In 2010, we celebrate our centennial year. Through God’s grace, we have reached an incredible milestone: 100 years of continuous service. Our journey, however, continues.
That journey began in October of 1910, when Cleveland’s city, business and church leaders encouraged Mel Trotter to establish a mission in the city. Trotter, a former alcoholic, had helped to found 66 other rescue missions during his lifetime. Two public meetings were held and a collection was taken. The next day, in an abandoned saloon on Superior Avenue, The City Mission opened.
The decades that followed saw many changes, including several moves to larger spaces, the acquisition of a 260-acre camp, a growing prison ministry and the creation of Angeline Christian Home, a 16-bed emergency shelter for women and children. Generations of men, women and children received assistance, encouragement and loving support through programs that met both basic needs and provided the tools to build hope, overcome obstacles and achieve self-sufficiency.
In 1991, The City Mission embarked on its most ambitious endeavor: a new campus on East 55th at Carnegie. The campus was a combination of new construction and renovation, and was transformational. Donors and staff increased four-fold. Programming also increased, and The City Mission began offering long-term recovery and skills training services for its residents.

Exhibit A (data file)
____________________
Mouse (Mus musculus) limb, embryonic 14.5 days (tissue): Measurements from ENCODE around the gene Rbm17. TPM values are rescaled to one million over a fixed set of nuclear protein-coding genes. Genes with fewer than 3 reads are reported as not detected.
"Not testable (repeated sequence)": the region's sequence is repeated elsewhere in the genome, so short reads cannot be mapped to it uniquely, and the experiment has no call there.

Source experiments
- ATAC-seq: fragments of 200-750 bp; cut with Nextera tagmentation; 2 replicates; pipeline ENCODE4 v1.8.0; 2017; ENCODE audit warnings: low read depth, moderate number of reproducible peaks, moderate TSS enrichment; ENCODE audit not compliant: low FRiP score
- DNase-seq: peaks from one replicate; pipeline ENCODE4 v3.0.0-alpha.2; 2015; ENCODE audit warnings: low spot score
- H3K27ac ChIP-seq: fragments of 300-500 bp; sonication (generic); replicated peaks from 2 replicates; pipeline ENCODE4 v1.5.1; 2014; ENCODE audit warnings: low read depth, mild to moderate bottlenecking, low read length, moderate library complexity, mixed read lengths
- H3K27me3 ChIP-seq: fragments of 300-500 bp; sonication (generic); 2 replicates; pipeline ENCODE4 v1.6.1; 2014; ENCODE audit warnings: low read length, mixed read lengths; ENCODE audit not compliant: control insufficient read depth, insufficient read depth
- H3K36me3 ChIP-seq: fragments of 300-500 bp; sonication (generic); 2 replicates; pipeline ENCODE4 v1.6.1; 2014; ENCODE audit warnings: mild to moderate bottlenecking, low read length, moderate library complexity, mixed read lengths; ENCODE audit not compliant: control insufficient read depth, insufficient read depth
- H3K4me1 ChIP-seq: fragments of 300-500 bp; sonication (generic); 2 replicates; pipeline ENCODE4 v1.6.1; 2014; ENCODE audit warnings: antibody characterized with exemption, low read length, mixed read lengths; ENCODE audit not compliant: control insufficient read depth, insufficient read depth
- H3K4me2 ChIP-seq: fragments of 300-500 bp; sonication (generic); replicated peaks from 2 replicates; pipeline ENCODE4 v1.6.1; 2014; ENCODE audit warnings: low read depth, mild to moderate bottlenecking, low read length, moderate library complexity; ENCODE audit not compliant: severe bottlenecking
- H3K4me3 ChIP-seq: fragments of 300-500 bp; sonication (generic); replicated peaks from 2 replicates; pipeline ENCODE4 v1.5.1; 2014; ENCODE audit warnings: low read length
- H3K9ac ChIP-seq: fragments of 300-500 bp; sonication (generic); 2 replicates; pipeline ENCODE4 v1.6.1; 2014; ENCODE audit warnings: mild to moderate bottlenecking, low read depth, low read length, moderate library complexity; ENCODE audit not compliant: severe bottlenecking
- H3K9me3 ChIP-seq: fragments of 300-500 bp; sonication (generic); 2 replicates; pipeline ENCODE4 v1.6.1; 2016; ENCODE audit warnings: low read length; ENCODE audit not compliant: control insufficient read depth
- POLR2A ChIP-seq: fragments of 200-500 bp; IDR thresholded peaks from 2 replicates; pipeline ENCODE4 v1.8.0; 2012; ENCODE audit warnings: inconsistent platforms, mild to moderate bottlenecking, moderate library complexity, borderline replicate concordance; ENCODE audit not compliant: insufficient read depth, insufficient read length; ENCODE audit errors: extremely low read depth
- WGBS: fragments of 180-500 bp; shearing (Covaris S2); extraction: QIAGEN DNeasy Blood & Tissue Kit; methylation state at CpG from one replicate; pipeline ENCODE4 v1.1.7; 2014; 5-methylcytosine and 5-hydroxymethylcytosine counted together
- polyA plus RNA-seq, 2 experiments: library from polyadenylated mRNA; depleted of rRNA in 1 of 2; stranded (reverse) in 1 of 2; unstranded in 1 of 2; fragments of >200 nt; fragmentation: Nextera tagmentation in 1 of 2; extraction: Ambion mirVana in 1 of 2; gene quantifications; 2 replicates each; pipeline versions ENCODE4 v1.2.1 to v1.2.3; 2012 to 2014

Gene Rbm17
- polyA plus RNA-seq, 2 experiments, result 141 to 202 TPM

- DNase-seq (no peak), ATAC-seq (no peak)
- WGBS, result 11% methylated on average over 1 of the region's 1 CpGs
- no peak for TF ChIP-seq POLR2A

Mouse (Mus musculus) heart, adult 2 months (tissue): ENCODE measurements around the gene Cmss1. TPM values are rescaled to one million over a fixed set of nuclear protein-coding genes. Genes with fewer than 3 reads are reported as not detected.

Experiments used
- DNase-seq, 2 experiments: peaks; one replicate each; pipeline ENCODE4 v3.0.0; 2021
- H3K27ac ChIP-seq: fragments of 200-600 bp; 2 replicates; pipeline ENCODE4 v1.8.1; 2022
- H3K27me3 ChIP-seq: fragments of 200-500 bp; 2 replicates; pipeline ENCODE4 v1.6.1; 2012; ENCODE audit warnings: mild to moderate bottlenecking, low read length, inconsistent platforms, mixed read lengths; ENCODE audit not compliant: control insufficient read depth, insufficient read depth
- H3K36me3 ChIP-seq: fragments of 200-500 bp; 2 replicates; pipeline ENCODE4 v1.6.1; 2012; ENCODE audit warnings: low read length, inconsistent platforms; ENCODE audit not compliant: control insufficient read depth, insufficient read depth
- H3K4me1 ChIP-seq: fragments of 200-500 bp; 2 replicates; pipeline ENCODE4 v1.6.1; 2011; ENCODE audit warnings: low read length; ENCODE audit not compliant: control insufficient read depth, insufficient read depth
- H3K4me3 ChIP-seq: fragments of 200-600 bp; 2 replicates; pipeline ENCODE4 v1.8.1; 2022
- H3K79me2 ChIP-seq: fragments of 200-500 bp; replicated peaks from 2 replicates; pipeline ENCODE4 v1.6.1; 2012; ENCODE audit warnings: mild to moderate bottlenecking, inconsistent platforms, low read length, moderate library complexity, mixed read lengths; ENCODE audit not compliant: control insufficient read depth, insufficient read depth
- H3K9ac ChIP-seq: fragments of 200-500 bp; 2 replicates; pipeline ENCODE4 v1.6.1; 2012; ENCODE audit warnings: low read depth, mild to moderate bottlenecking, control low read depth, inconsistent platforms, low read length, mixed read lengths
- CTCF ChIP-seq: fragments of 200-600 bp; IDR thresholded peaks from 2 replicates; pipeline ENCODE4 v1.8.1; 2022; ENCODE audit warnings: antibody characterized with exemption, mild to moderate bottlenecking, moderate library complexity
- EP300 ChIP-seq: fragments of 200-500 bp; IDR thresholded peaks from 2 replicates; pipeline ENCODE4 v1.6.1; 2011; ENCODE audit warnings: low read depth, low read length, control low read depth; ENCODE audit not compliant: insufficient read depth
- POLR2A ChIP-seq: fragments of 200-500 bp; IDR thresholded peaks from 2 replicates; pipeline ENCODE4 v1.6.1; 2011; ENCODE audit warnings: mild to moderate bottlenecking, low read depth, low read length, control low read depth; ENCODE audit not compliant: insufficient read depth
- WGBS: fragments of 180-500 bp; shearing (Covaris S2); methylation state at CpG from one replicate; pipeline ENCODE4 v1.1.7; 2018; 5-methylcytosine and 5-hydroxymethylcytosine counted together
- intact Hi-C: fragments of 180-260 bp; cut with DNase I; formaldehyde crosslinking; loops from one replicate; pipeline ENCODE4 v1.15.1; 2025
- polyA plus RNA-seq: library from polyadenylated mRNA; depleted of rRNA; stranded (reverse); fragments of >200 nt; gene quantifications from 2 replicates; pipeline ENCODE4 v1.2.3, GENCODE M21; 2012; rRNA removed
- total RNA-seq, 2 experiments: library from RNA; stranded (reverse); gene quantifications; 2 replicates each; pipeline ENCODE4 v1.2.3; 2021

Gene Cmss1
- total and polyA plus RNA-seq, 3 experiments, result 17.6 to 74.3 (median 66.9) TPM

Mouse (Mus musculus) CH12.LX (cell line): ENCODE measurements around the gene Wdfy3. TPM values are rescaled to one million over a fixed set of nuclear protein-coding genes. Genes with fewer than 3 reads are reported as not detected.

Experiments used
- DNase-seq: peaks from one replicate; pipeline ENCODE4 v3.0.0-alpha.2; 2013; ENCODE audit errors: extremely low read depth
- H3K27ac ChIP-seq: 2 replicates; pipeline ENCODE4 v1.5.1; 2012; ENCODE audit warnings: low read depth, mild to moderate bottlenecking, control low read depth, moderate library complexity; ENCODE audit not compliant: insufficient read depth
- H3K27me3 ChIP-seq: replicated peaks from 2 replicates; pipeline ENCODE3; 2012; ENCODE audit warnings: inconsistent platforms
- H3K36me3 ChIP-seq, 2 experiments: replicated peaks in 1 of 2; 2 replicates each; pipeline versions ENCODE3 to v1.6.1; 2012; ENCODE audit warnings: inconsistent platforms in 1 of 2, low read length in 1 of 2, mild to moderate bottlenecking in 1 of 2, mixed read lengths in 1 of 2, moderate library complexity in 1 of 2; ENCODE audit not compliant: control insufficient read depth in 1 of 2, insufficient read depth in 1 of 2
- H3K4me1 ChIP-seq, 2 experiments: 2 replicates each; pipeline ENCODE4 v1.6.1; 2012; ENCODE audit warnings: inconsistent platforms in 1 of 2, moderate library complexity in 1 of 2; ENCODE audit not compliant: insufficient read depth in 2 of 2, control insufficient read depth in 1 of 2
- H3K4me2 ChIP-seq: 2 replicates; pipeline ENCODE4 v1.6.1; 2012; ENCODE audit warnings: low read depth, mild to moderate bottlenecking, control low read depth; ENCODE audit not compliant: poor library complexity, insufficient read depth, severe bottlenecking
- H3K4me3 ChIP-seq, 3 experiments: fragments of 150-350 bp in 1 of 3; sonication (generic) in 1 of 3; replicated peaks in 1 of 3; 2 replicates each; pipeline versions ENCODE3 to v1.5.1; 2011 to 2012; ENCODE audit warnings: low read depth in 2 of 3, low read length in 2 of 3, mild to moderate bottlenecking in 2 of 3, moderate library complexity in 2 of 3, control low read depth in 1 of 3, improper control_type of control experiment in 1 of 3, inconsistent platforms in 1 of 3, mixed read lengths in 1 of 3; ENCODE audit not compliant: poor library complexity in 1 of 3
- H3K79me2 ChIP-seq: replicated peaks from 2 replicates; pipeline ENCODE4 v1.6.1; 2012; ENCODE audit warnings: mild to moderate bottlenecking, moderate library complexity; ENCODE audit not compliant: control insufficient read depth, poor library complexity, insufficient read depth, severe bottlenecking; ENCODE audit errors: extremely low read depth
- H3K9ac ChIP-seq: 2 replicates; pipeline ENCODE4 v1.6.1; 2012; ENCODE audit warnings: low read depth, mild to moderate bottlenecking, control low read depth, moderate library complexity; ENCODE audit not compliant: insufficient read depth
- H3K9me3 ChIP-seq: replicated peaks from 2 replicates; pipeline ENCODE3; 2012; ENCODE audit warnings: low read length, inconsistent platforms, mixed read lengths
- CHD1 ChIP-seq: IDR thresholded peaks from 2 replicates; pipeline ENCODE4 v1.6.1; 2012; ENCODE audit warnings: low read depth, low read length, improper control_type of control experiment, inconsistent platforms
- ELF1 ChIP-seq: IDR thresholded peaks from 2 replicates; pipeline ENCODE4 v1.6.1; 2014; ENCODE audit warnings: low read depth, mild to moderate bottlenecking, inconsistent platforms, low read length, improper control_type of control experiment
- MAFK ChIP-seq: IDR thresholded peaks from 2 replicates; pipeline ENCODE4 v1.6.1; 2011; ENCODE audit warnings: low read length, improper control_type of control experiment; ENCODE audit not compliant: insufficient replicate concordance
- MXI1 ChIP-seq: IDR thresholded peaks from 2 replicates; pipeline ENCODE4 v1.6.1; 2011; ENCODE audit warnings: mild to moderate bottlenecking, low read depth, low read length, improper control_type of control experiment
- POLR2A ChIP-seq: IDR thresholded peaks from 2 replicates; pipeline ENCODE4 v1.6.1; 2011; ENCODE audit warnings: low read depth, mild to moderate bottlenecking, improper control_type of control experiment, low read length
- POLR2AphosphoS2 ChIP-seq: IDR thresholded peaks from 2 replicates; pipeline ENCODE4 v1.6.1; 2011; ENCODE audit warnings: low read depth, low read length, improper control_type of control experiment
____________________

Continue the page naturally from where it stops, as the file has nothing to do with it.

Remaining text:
In the late 1990s, The City Mission renovated its camp and worked successfully to better engage volunteers. Individuals, churches and whole communities responded enthusiastically. In 2003, The Mission opened Laura’s Home, a new center for women and children with 136 beds in 51 rooms and long-term programming based on the model used for the men’s program. The City Mission has had thriving youth programs since the early days and in 2007 began Victory, a weekday project for teens who have been suspended, expelled or dropped out of school.